LOS ANGELES—California Republicans took an historic step Tuesday by nominating two wealthy businesswomen to challenge Democratic icons for governor and U.S. Senate, setting in motion an election season of big-money campaigns and high-stakes in the nation's most populous state.
Meg Whitman, the billionaire former eBay chief executive, easily won the Republican primary for California governor while former Hewlett-Packard Co. CEO Carly Fiorina was nominated to challenge Democratic Sen. Barbara Boxer in the fall.
It is the first time the California Republican Party has put a woman -- much less two -- at the top of its ticket.
The nomination of the two first-time candidates begins an election season that will pit two deep-pocketed Silicon Valley business stars against stalwarts of the Democratic Party establishment.
Whitman congratulated Fiorina Tuesday night when she took the stage at the Universal City Hilton hotel ballroom.
"Career politicians in Sacramento and Washington, D.C., be warned: You now face your worst nightmare -- two businesswomen from the real world who know how to create jobs, balance budgets and get things done."
Whitman, 53, worked on the presidential campaigns of Mitt Romney and John McCain. She has spent much of the primary in tightly scripted appearances and was criticized early on for avoiding detailed questions from political reporters. She advances to face Democrat Jerry Brown, who is seeking the job he held from 1975-83.
In his victory speech to about 200 supporters gathered at a Los Angeles nightclub, Brown took a swipe at Whitman's spending and lack of public service experience.
"It's not enough for someone rich and restless to look in the mirror one morning and decide, 'I want to be governor of California.' We tried that. It didn't work," Brown said, in an apparent reference to Gov. Arnold Schwarzenegger, a Republican who is termed out of office next year.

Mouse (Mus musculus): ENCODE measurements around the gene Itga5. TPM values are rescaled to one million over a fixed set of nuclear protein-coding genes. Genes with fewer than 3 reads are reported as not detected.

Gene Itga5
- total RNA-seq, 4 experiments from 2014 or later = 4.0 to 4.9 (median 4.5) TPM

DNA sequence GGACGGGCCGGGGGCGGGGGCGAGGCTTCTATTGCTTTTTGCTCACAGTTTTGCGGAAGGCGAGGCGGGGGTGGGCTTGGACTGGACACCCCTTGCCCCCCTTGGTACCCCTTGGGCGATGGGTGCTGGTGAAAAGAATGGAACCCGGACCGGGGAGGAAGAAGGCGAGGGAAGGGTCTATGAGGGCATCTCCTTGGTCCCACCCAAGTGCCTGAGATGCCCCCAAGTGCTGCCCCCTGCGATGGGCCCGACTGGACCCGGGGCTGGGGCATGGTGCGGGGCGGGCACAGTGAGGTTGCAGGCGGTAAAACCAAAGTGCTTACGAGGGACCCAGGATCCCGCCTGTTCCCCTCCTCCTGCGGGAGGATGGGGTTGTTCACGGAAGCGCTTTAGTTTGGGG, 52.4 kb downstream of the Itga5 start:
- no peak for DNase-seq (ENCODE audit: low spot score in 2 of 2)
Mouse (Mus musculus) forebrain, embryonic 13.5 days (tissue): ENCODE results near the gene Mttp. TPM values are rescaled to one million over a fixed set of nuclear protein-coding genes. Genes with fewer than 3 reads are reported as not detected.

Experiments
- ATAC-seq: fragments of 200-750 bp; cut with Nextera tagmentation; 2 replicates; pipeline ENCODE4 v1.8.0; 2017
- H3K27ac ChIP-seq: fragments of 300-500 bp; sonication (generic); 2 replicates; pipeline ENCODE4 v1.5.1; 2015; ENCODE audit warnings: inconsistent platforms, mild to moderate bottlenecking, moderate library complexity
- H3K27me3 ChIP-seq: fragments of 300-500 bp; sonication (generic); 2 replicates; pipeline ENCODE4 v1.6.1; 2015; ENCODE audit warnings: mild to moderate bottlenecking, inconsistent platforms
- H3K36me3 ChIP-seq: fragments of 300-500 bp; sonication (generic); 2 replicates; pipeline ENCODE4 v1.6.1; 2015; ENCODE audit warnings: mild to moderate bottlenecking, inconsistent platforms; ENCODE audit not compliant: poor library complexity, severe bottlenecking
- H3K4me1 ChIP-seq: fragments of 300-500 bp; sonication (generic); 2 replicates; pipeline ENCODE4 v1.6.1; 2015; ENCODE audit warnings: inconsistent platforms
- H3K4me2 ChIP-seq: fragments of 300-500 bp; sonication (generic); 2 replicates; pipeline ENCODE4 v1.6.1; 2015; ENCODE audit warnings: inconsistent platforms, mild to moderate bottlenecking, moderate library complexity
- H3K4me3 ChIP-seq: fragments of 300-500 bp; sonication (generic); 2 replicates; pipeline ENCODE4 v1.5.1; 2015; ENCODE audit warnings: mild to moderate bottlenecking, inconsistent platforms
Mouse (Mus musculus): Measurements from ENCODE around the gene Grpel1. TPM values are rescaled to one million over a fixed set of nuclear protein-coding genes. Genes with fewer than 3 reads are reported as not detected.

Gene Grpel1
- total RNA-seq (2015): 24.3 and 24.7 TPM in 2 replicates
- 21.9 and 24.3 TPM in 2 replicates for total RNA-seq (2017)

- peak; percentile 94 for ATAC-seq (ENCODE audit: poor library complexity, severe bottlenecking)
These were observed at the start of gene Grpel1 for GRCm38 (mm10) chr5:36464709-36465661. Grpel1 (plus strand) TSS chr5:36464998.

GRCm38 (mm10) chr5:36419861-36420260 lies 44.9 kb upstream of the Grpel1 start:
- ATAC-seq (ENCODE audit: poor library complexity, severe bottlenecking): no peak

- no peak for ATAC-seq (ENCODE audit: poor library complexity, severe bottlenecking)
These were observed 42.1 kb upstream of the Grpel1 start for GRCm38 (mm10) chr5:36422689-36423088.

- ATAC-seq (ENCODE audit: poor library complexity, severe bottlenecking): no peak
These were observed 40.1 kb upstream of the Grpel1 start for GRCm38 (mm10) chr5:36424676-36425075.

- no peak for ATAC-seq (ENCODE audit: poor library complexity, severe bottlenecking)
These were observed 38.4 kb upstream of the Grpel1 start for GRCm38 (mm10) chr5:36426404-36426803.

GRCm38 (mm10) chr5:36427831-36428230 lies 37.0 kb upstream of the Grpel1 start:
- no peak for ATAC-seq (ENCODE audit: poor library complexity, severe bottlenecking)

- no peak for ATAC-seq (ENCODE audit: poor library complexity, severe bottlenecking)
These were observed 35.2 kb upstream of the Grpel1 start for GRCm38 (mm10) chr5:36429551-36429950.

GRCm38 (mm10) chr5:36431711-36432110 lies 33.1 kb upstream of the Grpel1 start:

The opponent Whitman beat Tuesday, state Insurance Commissioner Steve Poizner, is a wealthy Silicon Valley entrepreneur who spent $25 million of his money on his race.
The heated battle with Poizner to win over conservative GOP primary voters forced Whitman to move to the right on issues such as abortion and illegal immigration, moves that could hurt her against Brown in November.
Democrats and moderate independents comprise two-thirds of the electorate in California. Without a serious primary challenger, Brown has positioned himself as a moderate, pledging not to raise taxes and to make the kind of spending cuts that Whitman also campaigned on.
The gubernatorial race promises to be the most expensive in state history.
Whitman has already spent more than $81 million on her primary race, all but $10 million of it her own. She had previously said she would spend $150 million in all on her gubernatorial bid.
Brown will not be able to match Whitman's millions -- he has $20 million in the bank so far -- but is relying on Democratically aligned independent groups to fund an opposition campaign. Many of those groups are supported by public employee unions who bristle at Whitman's cost-cutting goals for state government. She has pledged to eliminate 40,000 state government jobs.
The U.S. Senate race also promises to be a high-dollar affair. Fiorina had spent $6.7 million by late May, while Boxer has $9.7 million cash on hand.
The seat is a top target for Republicans, so both candidates are likely to attract millions of dollars from outside California. Boxer is seeking a fourth term amid an anti-incumbent mood and has acknowledged facing a difficult race.
Fiorina's campaign took aim at Boxer Tuesday night, calling the incumbent "a bitter partisan who has said much but achieved little."
Fiorina beat moderate former congressman Tom Campbell and state Assemblyman Chuck DeVore.
Like Whitman, Fiorina, 55, is a political novice who also appeared on the national stage in the 2008 presidential contest, as an economics adviser to McCain.
Boxer called Fiorina out of step with mainstream California voters. She noted that Fiorina fired thousands while running HP, and in the end got fired herself.
"I'm excited about it because people are going to see who is on their side," Boxer said in a telephone interview from Washington.
During the primary, Fiorina appealed to conservative voters with her views on abortion, guns and gay marriage, and by touting an endorsement from former vice presidential candidate Sarah Palin.